Value Systems : How to Be Ethical AND Profitable or Why Tiger Woods Does Not Cheat

Mark Goulston is Senior Vice President of Emotional Intelligence at Sherwood Partners, a Palo Alto, California-based turnaround and growth consulting firm.

Author of 'Get Out of Your Own Way: Overcoming Self-Defeating Behavior', Goulston is also a professor at UCLA. In his work, he helps leaders and teams quickly recognize, accept, correct, and learn from mistakes.

Mark can be contacted through his website, or by e-mail;

Q: Why doesn’t Tiger Woods cheat?
A: He doesn’t have to.

Why doesn’t he have to? Because he has a huge competitive advantage over every other golfer!

What’s a competitive advantage? There are three things going on when you’re playing against Tiger (and the same was true of Jack Nicklaus thirty years ago): 1) You know Tiger can beat you; 2) Tiger knows he can beat you; 3) Tiger knows that you know he can beat you. That is a competitive advantage.

Tiger built his competitive advantage by:

  • Having the guidance of firm, loving and dedicated parents;
  • Honoring their sacrifice for and commitment to him by giving his best to golf;
  • Respecting and meeting the demands and challenges of the game of golf by mastering the fundamentals and mechanics enabling him to execute every conceivable shot from every conceivable ball location;
  • Eliminating the flaws in his swing, game plan and mental concentration so he doesn’t have to compensate by cutting a corner or using a gimmick that lesser players may turn to.

Competitive advantage or lack thereof is the key to ethical behavior in sports, in business, and in life. Sometimes it is the perception of one’s own competitive advantage rather than the reality of it that is the greatest determinant of that individual’s behavior. For example, it is a foregone conclusion that Bill Gates would have been very successful had he been ethical throughout his career. But having not recognized, realized or in essence perceived his inherent successful abilities early in his career, Bill Gates, Entrepreneur, may have been tempted to “stack the deck” in his favor to guarantee winning. Now with giant successes in the can, respect and esteem from non-ethically challenged pals such as Warren Buffett, and innocent trust from his young children causing him to “want to be a better man,” Bill Gates, The Sequel, is aspiring to become the ethical elder statesman of technology.

Ethical behavior is directly proportionate to competitive advantage. The greater the competitive advantage, the easier it is to be honest. The greater the competitive disadvantage (compounded by unrelenting pressure to meet unrealistic expectations), the greater the temptation to stray or lie. In golf this translates into taking an ungiven gimme putt, moving your ball to a better lie in the woods, or just lying about your score. In business, it becomes manipulating numbers to meet earnings projections, expensing personal expenses, and/or misleading customers, shareholders, or employees.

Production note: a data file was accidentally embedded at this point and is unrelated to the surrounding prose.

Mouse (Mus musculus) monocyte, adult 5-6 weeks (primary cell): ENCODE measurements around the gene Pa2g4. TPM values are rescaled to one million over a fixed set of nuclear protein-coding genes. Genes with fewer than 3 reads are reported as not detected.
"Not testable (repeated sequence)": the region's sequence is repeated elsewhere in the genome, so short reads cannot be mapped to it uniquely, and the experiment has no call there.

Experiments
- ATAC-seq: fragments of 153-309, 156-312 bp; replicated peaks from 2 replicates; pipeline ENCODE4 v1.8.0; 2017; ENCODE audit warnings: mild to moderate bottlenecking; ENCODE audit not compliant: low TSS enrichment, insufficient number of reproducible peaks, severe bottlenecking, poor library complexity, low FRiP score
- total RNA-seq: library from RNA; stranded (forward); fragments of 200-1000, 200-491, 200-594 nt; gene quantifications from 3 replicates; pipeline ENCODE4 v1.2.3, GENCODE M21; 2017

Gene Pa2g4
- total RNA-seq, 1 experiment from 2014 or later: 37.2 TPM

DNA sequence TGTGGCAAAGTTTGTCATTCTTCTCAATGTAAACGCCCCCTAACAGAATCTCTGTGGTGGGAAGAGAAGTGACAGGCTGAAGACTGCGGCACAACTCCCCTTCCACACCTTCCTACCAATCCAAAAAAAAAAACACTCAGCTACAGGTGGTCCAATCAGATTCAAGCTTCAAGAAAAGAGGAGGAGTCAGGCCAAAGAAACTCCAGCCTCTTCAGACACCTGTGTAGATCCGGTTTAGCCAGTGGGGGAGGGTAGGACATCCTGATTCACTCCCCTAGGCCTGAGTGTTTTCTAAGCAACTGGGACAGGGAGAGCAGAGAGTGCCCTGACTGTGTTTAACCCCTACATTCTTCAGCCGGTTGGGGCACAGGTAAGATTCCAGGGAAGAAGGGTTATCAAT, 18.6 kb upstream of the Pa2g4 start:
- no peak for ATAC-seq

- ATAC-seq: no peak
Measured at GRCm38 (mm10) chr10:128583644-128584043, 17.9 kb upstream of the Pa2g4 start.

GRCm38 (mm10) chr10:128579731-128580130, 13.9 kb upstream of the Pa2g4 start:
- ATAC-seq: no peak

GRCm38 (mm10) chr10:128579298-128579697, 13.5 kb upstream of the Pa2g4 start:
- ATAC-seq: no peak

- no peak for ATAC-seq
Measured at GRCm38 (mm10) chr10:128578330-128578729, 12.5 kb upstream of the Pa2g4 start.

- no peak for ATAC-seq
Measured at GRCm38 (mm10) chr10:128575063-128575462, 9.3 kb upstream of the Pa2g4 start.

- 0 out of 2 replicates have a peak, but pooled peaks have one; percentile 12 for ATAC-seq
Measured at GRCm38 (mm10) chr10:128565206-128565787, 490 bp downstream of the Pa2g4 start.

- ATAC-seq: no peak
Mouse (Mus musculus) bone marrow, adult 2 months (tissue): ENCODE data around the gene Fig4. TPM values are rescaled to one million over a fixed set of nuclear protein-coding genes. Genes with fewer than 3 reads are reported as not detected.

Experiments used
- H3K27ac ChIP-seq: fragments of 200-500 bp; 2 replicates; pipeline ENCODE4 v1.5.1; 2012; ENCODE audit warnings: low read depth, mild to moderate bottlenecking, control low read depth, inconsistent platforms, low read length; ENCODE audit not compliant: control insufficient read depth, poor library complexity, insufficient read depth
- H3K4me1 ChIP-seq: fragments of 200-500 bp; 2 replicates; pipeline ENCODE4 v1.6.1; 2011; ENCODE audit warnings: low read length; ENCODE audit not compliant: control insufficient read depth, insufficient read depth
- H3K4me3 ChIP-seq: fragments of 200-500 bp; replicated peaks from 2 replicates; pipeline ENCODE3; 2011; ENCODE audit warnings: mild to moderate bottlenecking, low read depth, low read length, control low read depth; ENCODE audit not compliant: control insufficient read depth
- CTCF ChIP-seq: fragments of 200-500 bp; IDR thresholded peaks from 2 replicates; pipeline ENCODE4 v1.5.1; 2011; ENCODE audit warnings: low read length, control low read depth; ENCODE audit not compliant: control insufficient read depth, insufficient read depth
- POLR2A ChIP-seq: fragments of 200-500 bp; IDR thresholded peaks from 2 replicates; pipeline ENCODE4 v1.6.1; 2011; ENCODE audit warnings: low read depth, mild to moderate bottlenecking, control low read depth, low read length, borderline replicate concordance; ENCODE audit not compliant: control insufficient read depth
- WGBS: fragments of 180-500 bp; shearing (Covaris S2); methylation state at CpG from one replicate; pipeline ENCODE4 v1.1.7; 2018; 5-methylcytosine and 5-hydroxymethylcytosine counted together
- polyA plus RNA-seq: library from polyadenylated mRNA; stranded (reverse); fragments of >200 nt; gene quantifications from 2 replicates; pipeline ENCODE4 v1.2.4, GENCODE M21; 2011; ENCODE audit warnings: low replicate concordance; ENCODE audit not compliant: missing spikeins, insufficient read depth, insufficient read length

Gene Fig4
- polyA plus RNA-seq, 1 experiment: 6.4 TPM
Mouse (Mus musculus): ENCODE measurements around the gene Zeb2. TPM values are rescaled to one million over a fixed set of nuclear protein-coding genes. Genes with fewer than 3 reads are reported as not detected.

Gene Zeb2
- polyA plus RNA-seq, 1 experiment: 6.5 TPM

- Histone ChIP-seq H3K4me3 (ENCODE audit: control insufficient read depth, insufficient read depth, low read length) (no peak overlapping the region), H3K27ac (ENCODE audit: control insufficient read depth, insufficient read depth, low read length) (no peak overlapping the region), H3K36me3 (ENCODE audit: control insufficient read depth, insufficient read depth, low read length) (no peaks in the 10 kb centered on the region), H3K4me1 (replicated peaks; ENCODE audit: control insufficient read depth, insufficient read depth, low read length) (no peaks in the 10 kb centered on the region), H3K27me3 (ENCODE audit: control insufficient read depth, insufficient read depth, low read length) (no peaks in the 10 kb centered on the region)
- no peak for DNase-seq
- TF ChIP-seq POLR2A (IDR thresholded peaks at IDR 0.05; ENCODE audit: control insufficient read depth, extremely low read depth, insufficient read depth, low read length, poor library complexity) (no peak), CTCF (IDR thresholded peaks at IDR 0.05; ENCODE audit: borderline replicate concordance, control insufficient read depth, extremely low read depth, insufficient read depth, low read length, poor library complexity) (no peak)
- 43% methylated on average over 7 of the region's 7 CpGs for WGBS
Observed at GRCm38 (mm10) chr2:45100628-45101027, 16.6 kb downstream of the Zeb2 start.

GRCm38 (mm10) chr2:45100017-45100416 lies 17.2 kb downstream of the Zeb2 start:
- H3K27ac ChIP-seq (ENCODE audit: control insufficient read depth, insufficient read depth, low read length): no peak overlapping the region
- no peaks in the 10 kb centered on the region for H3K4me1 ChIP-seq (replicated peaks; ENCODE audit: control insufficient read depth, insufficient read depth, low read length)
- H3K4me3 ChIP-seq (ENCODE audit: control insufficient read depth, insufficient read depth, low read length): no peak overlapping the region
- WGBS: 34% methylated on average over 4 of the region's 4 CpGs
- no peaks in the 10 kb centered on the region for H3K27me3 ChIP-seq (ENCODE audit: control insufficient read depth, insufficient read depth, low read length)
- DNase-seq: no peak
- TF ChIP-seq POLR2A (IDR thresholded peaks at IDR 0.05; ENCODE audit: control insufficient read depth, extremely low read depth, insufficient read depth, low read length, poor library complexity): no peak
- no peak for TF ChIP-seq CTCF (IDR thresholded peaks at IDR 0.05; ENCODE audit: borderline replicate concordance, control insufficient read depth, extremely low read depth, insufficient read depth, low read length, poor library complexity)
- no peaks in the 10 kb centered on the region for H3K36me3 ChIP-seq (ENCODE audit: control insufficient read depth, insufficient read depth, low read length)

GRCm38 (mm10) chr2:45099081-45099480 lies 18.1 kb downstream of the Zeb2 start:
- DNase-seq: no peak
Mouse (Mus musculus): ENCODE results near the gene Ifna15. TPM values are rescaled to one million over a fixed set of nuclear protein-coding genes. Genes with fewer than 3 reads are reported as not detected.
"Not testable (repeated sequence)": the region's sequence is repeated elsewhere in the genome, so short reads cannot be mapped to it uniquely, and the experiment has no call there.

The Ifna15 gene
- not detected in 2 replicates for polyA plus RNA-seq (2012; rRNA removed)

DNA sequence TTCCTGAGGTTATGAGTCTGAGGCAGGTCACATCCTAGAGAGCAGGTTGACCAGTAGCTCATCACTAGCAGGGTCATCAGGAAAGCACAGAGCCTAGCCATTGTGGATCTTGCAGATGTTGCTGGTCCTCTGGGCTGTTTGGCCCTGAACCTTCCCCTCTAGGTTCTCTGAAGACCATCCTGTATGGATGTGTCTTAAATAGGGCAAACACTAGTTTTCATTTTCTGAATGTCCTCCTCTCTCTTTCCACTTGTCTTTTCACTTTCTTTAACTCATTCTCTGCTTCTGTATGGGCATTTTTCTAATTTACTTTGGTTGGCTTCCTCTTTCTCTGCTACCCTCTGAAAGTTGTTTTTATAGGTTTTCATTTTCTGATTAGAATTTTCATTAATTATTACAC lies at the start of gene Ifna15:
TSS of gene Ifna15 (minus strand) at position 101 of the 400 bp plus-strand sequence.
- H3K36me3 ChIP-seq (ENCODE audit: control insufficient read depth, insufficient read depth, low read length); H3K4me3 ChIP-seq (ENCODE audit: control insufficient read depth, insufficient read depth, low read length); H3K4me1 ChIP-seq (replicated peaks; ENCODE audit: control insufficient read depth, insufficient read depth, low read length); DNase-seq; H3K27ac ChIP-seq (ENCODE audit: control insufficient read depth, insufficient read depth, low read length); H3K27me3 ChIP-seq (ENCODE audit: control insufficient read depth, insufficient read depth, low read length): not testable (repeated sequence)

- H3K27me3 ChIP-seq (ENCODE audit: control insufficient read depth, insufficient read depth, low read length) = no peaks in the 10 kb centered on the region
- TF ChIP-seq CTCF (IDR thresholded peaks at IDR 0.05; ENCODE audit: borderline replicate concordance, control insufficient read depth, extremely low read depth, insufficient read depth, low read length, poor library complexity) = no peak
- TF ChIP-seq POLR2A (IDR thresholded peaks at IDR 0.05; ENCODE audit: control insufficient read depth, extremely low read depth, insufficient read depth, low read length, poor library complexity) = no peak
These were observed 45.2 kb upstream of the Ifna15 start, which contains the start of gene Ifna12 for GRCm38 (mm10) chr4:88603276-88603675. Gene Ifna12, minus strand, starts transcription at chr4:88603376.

When ethics are breached, public outcry causes a President and Congress to rapidly pass a Sarbanes-Oxley Act; when terrorists blow up skyscrapers with jetliners killing thousands and terrorizing millions, it triggers taking extreme measures to beef up airport security; when career criminals blatantly ignore the law, we pass a three strikes law hoping it will make a difference; and when, most tragically, children shoot other children, we replace the smiling greetings by teachers with metal detectors.

It is short-sighted to confuse the deterrents of regulatory legislation, airport security, three strikes laws or metal detectors with definitive solutions to these problems. Nevertheless short-term though they may be, these deterrents are necessary first reactions to such events. On the surface, they demonstrate power to help counter feelings of powerlessness and outrage. More importantly they bind anxiety, fear and terror and prevent them from mushrooming into panic.

By themselves, such remedies are doomed to fail in the long run. Metal detectors, three strikes, anti-terror measures and Sarbanes-Oxley (plus additional regulatory measures) will only briefly deter the criminal behavior they are directed at. Longer lasting solutions require solving the underlying problems. The have not impoverished people abroad who turn to terrorism, the have not young and old adults in our country who turn to crime, the have not children who violently retaliate against their schools and school mates, and the have not companies pressured to meet unrealistic expectations all need to be given and taught to use rather than destroy resources to help them compete successfully in each of their worlds.

People and peoples of the world who can’t find a way to get ahead, find a way to get even.

Ó Copyright Mark Goulston 2004

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